November 4, 2010 in Mandatory minimum sentencing statutes, Offense Characteristics, Purposes of Punishment and Sentencing, Who Sentences? | Permalink | Comments (1) | TrackBack

November 3, 2010

What death penalty tea leaves might be read from the 2010 election cycle?

This local story from about a state race impacted by the high-profile capital case, which is titled "Death Penalty Politics Weigh on Connecticut Election," has me thinking out loud in this space about what the 2010 might mean in terms of death penalty law, policy and politics. 

One simple (and perhaps accurate) analysis might be to say that having more statehouses and more of Congress in the hands of Republicans will mean more politicians actively supporting the imposition of death sentences and seeking to speeding the path of those on death row to the execution chamber.  And yet, no intricate and dynamic story of law and policy that has so many motivated and involved non-elected players (i.e., defense lawyers and many judges) is ever fully captured via a simple analysis.

Indeed, death penalty opponents might find a silver lining in the the outcomes of races in California for Governor and Attorney General, two big races in which death penalty issues were raised and in which candidates with anti-death-penalty histories performed strongly.  (I believe the AG race will be going to a recount.)  Relatedly, Maryland re-elected an avowed abolitionist as its Governor, and Ohio voted out an incumbent Governor and AG who were extra tough on the death penalty and helped my Ohio the Texas of the north (though I doubt their replacements plan to take the state's foot off the execution pedal).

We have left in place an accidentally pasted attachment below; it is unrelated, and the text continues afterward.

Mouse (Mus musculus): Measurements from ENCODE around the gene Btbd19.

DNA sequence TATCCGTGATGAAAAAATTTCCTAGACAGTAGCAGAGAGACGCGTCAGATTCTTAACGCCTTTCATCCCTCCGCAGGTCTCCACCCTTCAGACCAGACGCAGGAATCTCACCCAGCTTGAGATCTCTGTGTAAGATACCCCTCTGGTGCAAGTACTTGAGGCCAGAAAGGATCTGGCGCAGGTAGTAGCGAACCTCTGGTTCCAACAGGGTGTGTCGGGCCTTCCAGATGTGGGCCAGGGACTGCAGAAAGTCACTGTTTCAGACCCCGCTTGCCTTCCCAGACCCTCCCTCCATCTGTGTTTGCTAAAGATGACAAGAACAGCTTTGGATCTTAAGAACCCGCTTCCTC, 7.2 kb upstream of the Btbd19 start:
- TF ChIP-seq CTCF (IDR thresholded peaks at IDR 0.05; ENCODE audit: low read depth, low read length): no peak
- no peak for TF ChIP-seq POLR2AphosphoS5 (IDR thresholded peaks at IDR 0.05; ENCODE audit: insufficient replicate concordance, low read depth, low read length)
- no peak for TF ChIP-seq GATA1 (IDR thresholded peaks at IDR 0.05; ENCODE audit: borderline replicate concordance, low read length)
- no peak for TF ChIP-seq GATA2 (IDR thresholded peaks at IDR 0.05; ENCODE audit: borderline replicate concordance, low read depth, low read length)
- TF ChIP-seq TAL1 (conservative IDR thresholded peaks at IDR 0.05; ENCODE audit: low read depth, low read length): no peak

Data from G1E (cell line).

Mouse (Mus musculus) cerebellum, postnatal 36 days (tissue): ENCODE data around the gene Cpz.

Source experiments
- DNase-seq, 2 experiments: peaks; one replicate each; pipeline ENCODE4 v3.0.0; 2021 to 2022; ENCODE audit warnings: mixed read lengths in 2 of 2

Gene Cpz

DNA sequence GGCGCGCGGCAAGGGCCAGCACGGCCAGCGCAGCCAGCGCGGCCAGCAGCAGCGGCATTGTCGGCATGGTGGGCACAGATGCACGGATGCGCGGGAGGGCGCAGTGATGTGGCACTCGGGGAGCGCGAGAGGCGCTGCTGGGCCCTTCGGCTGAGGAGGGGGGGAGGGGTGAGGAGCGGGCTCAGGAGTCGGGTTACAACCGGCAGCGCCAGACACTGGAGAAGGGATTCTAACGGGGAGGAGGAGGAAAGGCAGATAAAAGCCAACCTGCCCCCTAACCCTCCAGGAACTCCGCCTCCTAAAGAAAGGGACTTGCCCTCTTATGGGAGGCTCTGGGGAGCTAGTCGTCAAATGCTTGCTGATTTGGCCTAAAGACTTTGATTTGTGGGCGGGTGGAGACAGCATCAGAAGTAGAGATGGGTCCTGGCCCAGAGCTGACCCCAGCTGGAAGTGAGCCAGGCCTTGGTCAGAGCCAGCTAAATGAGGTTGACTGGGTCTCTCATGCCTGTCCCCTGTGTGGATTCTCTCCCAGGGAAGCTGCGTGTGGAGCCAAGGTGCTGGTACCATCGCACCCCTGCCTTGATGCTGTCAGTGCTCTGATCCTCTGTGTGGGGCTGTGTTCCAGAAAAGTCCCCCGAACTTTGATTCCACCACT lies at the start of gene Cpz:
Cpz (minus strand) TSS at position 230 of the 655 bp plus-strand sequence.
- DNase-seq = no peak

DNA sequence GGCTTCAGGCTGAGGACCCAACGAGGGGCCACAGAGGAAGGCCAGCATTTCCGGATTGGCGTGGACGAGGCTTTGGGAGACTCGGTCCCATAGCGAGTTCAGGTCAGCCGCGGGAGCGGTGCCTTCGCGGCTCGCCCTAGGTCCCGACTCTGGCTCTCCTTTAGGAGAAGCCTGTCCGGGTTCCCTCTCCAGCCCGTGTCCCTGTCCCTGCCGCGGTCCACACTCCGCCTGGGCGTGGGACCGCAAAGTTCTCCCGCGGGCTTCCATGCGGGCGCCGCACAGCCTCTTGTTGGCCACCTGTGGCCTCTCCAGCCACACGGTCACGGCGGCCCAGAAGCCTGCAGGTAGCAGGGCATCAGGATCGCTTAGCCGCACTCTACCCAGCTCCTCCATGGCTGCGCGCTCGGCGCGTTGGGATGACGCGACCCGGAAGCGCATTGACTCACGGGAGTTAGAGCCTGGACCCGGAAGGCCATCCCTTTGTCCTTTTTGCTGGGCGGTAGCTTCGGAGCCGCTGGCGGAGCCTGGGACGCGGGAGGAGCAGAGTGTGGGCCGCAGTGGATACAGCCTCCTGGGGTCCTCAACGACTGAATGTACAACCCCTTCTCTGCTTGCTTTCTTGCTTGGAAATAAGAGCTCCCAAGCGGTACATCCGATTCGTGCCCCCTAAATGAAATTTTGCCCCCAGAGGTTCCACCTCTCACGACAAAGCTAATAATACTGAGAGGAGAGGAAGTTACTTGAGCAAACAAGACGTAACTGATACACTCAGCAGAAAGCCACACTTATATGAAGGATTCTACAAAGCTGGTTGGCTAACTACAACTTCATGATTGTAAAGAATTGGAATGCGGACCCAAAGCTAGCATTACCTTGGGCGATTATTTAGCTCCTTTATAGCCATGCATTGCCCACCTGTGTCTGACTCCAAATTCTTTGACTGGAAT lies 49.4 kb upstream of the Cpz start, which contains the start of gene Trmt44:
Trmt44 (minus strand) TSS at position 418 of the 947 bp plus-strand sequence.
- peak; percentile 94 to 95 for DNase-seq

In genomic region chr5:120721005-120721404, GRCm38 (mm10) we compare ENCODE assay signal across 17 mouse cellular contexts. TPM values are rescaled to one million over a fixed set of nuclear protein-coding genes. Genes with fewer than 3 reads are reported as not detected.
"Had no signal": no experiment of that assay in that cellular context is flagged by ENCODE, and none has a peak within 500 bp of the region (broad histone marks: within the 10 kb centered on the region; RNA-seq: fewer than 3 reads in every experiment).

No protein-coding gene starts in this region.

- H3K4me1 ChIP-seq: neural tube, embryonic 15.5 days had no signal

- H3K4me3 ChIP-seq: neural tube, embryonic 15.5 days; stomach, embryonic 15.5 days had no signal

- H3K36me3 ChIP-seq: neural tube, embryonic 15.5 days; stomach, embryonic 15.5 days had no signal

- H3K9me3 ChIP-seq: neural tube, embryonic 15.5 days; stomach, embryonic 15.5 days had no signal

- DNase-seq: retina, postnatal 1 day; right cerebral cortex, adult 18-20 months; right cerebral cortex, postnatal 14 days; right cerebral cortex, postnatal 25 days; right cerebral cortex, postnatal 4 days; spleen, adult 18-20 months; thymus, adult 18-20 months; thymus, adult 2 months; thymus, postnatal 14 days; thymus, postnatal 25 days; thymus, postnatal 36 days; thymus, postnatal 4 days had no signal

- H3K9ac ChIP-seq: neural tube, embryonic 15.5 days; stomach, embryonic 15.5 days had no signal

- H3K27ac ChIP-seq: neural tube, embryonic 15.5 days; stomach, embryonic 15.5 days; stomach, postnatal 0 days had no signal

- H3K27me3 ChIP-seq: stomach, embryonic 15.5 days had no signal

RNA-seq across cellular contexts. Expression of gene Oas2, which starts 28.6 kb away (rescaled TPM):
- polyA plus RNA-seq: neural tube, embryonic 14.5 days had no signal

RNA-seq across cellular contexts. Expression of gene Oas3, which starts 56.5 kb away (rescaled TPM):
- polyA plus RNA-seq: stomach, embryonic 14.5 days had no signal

So, dear readers, do you think the death penalty continues a post-Baze comeback as a result of yesterday's election, or are there much bigger forces than just a mid-term now actively shaping the distinctly American modern capital punishment legal and policy story?

November 3, 2010 in Death Penalty Reforms, Who Sentences? | Permalink | Comments (14) | TrackBack

Ninth Circuit adopts invented exception to victims' right to restitution

A helpful reader altered me to an interesting little unanimous panel opinion from the Ninth Circuit today in US v. Lazarenko, No. 08-10185 (9th Cir. Nov. 3, 2010) (available here).  Here is how the opinion starts: